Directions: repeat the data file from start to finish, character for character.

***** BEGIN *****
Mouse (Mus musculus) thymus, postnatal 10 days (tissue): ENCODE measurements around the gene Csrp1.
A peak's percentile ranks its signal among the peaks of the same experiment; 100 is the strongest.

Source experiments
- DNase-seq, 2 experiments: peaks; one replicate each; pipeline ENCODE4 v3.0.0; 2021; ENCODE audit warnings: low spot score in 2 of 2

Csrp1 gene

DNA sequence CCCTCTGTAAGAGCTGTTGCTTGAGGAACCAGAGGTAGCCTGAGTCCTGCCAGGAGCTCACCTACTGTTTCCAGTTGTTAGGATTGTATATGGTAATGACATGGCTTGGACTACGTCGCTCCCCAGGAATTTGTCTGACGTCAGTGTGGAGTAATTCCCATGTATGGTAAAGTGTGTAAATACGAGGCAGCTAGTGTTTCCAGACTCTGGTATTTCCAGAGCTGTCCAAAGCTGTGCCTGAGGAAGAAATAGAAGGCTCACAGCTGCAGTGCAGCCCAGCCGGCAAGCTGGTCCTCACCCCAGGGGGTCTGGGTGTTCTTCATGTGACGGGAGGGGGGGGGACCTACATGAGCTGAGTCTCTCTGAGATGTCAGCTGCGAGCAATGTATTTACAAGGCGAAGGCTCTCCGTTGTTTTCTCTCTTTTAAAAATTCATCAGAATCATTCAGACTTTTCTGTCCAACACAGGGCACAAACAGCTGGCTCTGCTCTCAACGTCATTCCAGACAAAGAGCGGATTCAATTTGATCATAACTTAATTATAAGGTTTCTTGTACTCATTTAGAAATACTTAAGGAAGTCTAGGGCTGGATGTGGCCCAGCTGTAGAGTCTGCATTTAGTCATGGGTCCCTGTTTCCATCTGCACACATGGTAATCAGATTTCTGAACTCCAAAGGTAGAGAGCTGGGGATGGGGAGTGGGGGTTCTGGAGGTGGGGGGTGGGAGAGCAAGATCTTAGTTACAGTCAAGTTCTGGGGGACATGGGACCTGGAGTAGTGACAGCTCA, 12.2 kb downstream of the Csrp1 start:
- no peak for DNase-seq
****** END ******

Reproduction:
Mouse (Mus musculus) thymus, postnatal 10 days (tissue): ENCODE measurements around the gene Csrp1.
A peak's percentile ranks its signal among the peaks of the same experiment; 100 is the strongest.

Source experiments
- DNase-seq, 2 experiments: peaks; one replicate each; pipeline ENCODE4 v3.0.0; 2021; ENCODE audit warnings: low spot score in 2 of 2

Csrp1 gene

DNA sequence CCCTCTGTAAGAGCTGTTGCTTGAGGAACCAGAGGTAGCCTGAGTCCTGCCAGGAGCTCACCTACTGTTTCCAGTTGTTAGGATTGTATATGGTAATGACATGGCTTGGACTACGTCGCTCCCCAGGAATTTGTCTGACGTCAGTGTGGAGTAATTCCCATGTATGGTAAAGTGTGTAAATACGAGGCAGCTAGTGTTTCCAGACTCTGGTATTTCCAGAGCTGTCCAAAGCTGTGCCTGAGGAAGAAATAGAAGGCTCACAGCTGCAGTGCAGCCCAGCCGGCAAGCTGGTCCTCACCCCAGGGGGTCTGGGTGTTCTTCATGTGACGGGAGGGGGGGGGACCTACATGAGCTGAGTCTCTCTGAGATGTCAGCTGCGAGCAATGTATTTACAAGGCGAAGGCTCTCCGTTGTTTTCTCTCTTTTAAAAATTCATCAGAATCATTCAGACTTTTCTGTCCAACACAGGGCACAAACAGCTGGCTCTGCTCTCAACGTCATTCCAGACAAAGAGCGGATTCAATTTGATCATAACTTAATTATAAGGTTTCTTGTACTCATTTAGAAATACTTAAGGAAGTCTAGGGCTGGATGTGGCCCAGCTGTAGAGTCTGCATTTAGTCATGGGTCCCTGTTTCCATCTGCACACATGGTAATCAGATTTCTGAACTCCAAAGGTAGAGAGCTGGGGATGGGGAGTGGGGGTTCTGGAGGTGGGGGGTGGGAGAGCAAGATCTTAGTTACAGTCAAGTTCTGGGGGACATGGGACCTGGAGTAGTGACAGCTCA, 12.2 kb downstream of the Csrp1 start:
- no peak for DNase-seq